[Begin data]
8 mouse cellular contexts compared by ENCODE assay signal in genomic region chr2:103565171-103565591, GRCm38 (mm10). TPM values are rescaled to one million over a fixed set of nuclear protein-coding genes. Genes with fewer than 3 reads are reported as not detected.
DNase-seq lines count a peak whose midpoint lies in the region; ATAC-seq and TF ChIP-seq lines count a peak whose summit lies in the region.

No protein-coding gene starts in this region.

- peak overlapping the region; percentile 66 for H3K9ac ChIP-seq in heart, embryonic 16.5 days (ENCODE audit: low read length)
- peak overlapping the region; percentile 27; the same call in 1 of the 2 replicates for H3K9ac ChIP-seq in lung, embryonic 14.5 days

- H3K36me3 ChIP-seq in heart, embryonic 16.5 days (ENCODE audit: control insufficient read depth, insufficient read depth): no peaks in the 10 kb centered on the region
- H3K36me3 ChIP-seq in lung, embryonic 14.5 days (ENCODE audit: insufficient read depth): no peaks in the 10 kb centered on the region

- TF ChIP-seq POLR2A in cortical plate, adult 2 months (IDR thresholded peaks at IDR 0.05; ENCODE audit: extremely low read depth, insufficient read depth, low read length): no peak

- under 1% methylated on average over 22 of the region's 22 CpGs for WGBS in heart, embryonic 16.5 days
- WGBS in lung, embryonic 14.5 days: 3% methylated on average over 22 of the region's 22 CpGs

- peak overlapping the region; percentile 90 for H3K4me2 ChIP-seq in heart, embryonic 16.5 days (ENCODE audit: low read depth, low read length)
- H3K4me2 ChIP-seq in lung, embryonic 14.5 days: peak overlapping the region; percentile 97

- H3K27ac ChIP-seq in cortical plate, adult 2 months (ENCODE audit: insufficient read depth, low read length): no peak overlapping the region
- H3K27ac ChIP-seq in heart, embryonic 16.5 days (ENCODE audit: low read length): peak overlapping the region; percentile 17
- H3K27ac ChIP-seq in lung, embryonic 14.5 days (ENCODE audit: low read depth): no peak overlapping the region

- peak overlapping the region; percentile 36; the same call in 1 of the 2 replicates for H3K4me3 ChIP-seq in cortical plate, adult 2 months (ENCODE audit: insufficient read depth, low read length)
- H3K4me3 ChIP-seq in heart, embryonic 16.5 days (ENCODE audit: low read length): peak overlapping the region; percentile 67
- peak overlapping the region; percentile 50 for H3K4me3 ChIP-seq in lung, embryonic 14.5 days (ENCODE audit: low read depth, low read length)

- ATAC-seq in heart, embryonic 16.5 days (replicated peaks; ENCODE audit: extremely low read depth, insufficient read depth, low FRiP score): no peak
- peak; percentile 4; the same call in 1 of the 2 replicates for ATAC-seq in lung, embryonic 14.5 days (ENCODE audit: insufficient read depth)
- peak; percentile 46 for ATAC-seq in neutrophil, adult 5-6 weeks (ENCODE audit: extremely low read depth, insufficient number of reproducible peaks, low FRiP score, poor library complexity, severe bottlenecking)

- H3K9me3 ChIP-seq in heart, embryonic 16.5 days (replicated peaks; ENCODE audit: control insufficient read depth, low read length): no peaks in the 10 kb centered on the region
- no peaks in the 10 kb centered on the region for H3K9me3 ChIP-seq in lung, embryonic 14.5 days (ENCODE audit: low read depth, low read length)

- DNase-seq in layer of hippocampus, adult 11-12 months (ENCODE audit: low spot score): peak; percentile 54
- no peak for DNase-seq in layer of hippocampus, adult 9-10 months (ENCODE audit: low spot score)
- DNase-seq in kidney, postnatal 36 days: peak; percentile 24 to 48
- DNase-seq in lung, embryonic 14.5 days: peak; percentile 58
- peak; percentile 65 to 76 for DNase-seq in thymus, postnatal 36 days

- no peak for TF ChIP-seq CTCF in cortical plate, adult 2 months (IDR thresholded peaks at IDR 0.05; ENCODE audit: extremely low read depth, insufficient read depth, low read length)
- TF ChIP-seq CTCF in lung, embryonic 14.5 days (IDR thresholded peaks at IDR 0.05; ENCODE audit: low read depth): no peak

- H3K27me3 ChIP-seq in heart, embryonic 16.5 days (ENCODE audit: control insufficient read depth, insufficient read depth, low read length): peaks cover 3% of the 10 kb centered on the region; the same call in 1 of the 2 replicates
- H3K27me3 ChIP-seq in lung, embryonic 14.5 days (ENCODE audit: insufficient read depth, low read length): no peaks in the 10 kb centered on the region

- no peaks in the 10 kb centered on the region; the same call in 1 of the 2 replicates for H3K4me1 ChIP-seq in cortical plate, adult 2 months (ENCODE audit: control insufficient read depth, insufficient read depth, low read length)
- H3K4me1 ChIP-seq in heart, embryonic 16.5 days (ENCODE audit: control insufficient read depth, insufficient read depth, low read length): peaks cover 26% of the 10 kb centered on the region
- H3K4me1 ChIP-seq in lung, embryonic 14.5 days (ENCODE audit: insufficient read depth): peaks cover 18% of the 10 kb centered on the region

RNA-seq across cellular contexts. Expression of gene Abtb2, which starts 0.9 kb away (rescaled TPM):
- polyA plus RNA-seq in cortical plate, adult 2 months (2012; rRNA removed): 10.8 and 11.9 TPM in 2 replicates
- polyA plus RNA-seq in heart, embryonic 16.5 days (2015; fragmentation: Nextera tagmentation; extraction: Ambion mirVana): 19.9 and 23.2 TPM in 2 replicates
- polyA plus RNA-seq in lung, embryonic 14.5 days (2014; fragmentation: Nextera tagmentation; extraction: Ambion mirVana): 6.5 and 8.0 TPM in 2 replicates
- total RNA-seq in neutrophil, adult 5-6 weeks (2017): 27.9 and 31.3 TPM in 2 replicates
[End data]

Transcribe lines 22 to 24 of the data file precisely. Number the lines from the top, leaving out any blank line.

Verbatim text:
- H3K9me3 ChIP-seq in heart, embryonic 16.5 days (replicated peaks; ENCODE audit: control insufficient read depth, low read length): no peaks in the 10 kb centered on the region
- no peaks in the 10 kb centered on the region for H3K9me3 ChIP-seq in lung, embryonic 14.5 days (ENCODE audit: low read depth, low read length)

- DNase-seq in layer of hippocampus, adult 11-12 months (ENCODE audit: low spot score): peak; percentile 54